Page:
Muslims Should be Allowed to Lead Christian Unions.

For more on the continuing story of the persecution of CU’s in the UK, read what Cranmer has to say here. You might want to check your calendar first to make sure it isn’t the first of April. Any fictional writer who came up with a story line like this would be laughed out of court (except for the fact that some of our court officials seem to be mad as the proverbial hatters).

Mark Shaw QC, the independent adjudicator appointed by Exeter University, strongly criticised the Constitution of Exeter CU because it restricted the membership to Christians, despite the fact its meetings were open to everyone – of all faiths and none. He held it discriminatory that the CU should be run by Christians and held that the Guild policies in forcing the CU to be led by members open to other faiths was ‘laudable’. He concluded that Muslims should be able not only to attend meetings, but also to lead the Christian Union. Cranmer looks forward to the counter assertion, yet to be brought, that a Christian should be permitted to lead the Mohammedans’ Friday prayers.

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4 replies on “Muslims Should be Allowed to Lead Christian Unions.”

I wonder what would happen if a Muslim were allowed to lead a Christian Union, which would be allowed to include “agree[ing] to the objectives of the CU” such as promoting Christianity and evangelism. I suspect that any such Muslim would be considered an apostate for doing so and would be in danger of his or her life.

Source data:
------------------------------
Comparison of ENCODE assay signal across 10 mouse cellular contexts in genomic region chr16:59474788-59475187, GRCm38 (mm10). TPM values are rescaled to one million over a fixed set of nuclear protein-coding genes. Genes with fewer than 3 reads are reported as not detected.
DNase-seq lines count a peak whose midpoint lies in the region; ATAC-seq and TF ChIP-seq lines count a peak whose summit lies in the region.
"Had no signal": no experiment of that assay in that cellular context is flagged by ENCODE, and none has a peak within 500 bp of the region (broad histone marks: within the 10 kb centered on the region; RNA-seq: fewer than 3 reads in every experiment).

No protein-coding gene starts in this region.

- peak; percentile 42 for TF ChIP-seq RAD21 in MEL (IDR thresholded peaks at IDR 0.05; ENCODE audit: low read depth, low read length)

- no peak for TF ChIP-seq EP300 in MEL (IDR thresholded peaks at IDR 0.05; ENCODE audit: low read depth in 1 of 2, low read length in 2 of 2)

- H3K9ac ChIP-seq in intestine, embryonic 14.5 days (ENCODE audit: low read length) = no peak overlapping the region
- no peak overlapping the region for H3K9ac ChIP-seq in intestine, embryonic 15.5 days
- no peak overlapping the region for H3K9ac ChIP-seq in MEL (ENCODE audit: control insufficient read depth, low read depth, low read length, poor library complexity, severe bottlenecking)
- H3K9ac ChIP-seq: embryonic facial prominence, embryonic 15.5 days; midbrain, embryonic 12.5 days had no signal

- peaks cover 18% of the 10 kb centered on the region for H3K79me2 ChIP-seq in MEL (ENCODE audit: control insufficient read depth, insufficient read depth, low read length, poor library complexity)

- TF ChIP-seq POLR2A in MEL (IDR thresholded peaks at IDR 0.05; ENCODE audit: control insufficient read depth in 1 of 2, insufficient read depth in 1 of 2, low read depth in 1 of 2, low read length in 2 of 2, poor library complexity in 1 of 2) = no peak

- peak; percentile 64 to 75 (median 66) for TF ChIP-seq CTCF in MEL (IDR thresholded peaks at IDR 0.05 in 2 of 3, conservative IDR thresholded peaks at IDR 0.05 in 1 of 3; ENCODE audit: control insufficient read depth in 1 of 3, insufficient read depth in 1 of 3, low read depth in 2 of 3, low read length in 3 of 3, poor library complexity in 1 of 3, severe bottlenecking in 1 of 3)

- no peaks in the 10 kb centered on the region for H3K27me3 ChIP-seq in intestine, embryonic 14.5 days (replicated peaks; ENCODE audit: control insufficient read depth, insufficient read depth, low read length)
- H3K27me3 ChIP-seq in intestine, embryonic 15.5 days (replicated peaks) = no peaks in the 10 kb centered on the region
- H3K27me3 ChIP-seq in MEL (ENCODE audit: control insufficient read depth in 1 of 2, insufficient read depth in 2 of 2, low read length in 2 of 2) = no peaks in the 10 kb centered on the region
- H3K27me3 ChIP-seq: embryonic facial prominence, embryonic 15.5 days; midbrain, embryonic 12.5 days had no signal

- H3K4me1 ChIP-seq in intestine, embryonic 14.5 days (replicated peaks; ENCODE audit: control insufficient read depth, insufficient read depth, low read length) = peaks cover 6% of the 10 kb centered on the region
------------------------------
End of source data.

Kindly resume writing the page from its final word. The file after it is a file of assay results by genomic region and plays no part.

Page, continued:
Maybe Muslims should be allowed to lead Christian Unions. They could then learn the Bible etc. After all, sinners get to lead all sorts of things!

Universities could start Society Swap, when the leaders of one group go to lead another group. I think that could be very eye opening. Certainly would increase communication.

Besides, you can’t lead a group and then change it to something else… that just doesn’t work.

Sorry, am rambling. Partly because I keep changing my own opinion about the whole fiasco. I just feel sorry for the students who are involved, on all sides.

Hi. I’m a student at Exeter, and a Christian, and I have been really disappointed about how this story has been spread on the Internet. Every account I have seen has been inaccurate. I don’t even know where to start.

The problem was the CU kept violating it’s contract with the Guild in a way most Christian students were uncomfortable with. The situation is complex, but what started it is that most self-professed Christians were barred from holding any leadership in the society. Ben Martin also tried to sue every other student member of the CU, but I never see that part of the story told. There is a whole lot more to this story than is known – it’s not a case of Christian victimization though.

Chris, is the point that leaders were expected to accept the UCCF Statement of Faith, a long standing policy of Christian Unions, or were more restrictive conditions imposed on leaders?

The CU is not for “all Christians” and has never been intended as such. It is for evangelicals, and that is its aim, whether explicit or not. It is quite reasonable to ask them to add “Evangelical” to their name to clarify this. And in that case it is quite reasonable for leadership, and indeed membership, to be restricted to evangelicals, the group for which the society is intended.

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